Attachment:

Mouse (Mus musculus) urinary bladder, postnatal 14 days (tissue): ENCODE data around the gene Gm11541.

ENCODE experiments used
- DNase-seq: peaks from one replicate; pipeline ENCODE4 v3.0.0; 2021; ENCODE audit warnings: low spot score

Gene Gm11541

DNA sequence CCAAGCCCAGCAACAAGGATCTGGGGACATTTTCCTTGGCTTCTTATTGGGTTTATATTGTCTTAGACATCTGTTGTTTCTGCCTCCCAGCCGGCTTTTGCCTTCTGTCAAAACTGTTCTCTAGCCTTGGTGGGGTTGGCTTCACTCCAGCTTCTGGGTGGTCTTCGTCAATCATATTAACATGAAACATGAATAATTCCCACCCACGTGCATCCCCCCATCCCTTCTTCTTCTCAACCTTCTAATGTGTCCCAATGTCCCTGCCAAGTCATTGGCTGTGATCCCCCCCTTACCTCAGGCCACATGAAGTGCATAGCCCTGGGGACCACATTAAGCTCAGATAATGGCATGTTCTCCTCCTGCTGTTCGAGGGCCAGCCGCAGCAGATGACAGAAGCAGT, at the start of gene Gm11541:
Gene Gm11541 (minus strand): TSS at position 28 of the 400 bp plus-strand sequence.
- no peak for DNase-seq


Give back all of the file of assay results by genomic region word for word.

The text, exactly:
Mouse (Mus musculus) urinary bladder, postnatal 14 days (tissue): ENCODE data around the gene Gm11541.

ENCODE experiments used
- DNase-seq: peaks from one replicate; pipeline ENCODE4 v3.0.0; 2021; ENCODE audit warnings: low spot score

Gene Gm11541

DNA sequence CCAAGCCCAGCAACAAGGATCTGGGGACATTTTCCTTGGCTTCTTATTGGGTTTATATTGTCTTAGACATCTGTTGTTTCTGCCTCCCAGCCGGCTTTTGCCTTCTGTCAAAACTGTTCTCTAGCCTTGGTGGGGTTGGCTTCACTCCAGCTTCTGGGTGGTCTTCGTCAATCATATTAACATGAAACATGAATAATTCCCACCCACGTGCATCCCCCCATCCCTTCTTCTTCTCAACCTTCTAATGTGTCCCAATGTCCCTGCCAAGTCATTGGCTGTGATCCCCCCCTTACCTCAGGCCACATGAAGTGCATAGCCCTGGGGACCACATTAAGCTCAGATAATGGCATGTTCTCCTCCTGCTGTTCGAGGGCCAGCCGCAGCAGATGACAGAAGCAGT, at the start of gene Gm11541:
Gene Gm11541 (minus strand): TSS at position 28 of the 400 bp plus-strand sequence.
- no peak for DNase-seq